The high jump stood out, with Woelber surpassing his own expectations and posting a mark that rang out statewide. The 6-foot Woelber cleared 6 feet, 7 inches, matching his personal best as well as his school record. He finished second at last year’s Class 1A state meet with a height of 6-5, and Tuesday’s 6-7 is the best performance in the state so far this season.

That he went so high so early in the spring was a surprise to everyone, maybe especially to Tyl.

“I was hoping to get to 6-5 because that was the meet record here,” he said. “But it’s the first meet of the year and I didn’t really know if it was going to happen.”

That meet record had stood for 20 years, and Woelber joined some familiar company among the record-holders at the Cardinal Relays. His sister Bree, a 2011 Pipestone grad, holds meet records in the girls 300-meter hurdles and long jump.

Bree was a two-time state champion in the 100 meters, also won a title in the 300-meter hurdles and was a state runner-up in the 100 hurdles and long jump. She competed in track at Iowa State for three years before transferring to Augustana University in Sioux Falls, S.D., where she was a first-team All-American in the high jump, was named Field Athlete of the Year in the Northern Sun Intercollegiate Conference and earned All-Region honors in the heptathlon, high jump and javelin. She is now a graduate assistant coach at Augustana.

Tyl has three older sisters; Bree, Sarah and Brooke were all athletes.

“It’s a track family,” said Tyl, who watched Bree compete at Pipestone, Iowa State and Augustana. “I just wanted to grow up to be like Bree. She’s great. My other sisters were athletes, too, and I wanted to keep the family name going.”

Ty went to state in all three jumps and as part of the Arrows’ 4x400 relay team last year. Along with his runner-up finish in the long jump, he placed fifth in the triple jump, seventh in the long jump and joined Carter Nesvold, Devin Tinklenberg and Eli Stevens in a fifth-place 4x400 fifth.

With Stevens graduating, Woelber ran the third leg Tuesday on Pipestone’s winning 4x400 team along with Justin Kooiman, Nesvold and Tinklenberg.

“The 4x4 is my most favorite event, because it gets so hyped at the end. Everyone’s screaming and it’s awesome,” said Tyl, who also plays football and basketball.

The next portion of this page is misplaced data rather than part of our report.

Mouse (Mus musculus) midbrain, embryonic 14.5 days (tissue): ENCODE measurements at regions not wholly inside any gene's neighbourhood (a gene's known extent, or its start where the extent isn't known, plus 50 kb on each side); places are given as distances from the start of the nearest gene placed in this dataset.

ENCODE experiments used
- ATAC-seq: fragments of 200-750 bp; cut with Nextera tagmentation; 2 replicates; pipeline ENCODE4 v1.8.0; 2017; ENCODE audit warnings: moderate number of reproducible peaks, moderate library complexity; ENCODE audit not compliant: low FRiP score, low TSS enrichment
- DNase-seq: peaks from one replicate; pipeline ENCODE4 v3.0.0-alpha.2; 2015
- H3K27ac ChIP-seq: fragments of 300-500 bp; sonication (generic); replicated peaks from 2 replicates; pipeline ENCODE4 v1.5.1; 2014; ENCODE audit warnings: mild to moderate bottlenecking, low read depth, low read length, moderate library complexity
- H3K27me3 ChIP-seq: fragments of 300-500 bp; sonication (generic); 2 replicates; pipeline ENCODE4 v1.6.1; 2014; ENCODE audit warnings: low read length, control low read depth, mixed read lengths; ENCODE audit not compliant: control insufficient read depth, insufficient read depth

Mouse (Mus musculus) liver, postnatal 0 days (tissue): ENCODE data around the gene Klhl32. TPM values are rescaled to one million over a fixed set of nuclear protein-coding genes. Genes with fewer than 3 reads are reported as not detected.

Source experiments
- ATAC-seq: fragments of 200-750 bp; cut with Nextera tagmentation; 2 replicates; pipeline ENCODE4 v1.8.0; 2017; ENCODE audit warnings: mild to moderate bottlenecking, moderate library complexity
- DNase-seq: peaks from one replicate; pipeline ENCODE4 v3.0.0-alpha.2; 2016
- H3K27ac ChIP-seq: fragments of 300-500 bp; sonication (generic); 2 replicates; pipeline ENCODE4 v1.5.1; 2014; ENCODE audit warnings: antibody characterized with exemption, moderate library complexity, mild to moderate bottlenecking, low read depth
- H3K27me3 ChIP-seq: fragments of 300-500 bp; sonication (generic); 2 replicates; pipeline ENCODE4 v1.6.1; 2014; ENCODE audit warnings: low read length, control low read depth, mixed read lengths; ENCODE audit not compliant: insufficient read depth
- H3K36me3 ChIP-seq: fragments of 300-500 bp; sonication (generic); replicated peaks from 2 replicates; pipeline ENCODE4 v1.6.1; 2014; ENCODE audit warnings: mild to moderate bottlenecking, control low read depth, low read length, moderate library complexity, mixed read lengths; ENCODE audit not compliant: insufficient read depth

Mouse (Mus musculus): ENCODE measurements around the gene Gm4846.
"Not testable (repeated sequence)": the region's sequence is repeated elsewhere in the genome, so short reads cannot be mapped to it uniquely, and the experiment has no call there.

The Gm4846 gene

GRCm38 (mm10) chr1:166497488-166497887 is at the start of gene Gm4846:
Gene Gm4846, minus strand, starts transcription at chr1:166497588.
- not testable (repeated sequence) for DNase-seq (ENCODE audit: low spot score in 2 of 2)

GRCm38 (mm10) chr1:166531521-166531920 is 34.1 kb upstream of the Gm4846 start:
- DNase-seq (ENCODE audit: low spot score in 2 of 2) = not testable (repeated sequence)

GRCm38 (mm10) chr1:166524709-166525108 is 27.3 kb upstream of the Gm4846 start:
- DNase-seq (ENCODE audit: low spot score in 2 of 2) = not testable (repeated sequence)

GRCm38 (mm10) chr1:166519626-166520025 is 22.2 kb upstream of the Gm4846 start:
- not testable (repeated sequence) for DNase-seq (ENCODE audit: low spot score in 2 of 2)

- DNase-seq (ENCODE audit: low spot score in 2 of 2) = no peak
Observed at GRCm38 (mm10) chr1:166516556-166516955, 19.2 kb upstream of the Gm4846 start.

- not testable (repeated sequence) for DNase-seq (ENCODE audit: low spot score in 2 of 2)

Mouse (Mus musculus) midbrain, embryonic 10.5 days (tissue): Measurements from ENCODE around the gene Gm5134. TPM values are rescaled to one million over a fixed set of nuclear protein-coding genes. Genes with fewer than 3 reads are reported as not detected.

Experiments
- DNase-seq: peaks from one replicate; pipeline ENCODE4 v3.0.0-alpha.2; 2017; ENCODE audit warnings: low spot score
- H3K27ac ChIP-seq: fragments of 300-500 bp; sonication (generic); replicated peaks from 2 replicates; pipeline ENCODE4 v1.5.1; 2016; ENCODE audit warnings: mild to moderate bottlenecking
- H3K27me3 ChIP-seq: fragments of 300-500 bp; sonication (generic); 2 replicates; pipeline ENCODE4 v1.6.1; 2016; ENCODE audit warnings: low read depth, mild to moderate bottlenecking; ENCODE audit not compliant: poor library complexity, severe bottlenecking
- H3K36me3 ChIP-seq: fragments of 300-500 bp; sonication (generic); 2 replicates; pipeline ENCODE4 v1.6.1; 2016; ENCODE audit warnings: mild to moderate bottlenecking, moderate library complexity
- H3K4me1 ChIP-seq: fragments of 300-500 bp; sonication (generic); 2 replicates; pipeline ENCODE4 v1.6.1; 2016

Woelber’s winning distances in Tuesday’s other events were 21-2 ½ in the long jump and 43-2 ½ in the triple jump. The Pipestone school records are 22-2 ¾ (a mark that has stood since 1970) and 45-6 ½ (set in 1990).

In the high jump, he made three unsuccessful cracks at clearing 6-foot-8 on Tuesday. The state record in the high jump is 7-1, a mark first set by Rochester John Marshall’s Rod Raver in 1973 and matched by Chaska’s Jon Markuson in 1993.

“6-8 is super high,” Tyl said. As for 7-1? He smiled and said, “Maybe next year I’ll get it.”

BY THE NUMBERS
*Schools/teams John has seen/visited: 582
*Miles John has driven in the Toyota Camry in 2016-17: 9,959
*Follow John on Twitter: @MSHSLjohn
Class 2A Boys Tennis Rankings4/12/2017
Provided by the Minnesota Tennis Coaches Association.

CLASS 2A
TEAMS
1 Minnetonka
2 Rochester Century
3 East Ridge
4 Mounds View
5 Lakeville South
6 Rochester Mayo
7 Wayzata
8 Edina
9 Eastview
10 Benilde

INDIVIDUALS
1 Ben van der Sman, East Ridge
2 Nikita Snezhko, Armstrong
3 Sebastian Vile, Rochester Mayo
4 Ben Wheaton, Minnetonka
5 Gavin Young, Eastview
6 Maxim Zagrebelny, Eagan
7 Varun Iyer, Century
8 Connor Olson, Orono
9 Chase Roseth, Lakeville South
10 Sam Hochberger, Maple Grove
Class 1A Boys Tennis Rankings4/12/2017
Provided by the Minnesota Tennis Coaches Association.

CLASS 1A
TEAMS
1 Blake
2 Breck
3 Rochester Lourdes
4 St. Paul Academy
5 Litchfield
6 Hibbing
7 Holy Family Catholic
8 Mound Westonka
9 St. Peter
10 Luverne

INDIVIDUALS
1 Ben Ingbar, Blake
2 Jack Barker, Blake
3 Joe Mairs, Blake
4 Peter Erickson, Rochester Lourdes
5 Karthik Papisetty, Breck
6 Thomas Metz, Breck
7 Mathew Metz, Breck
8 Ryan Ortega, Winona Cotter
9 Rafait Solaiman, St. Peter
10 Jose Williamson, Minnehaha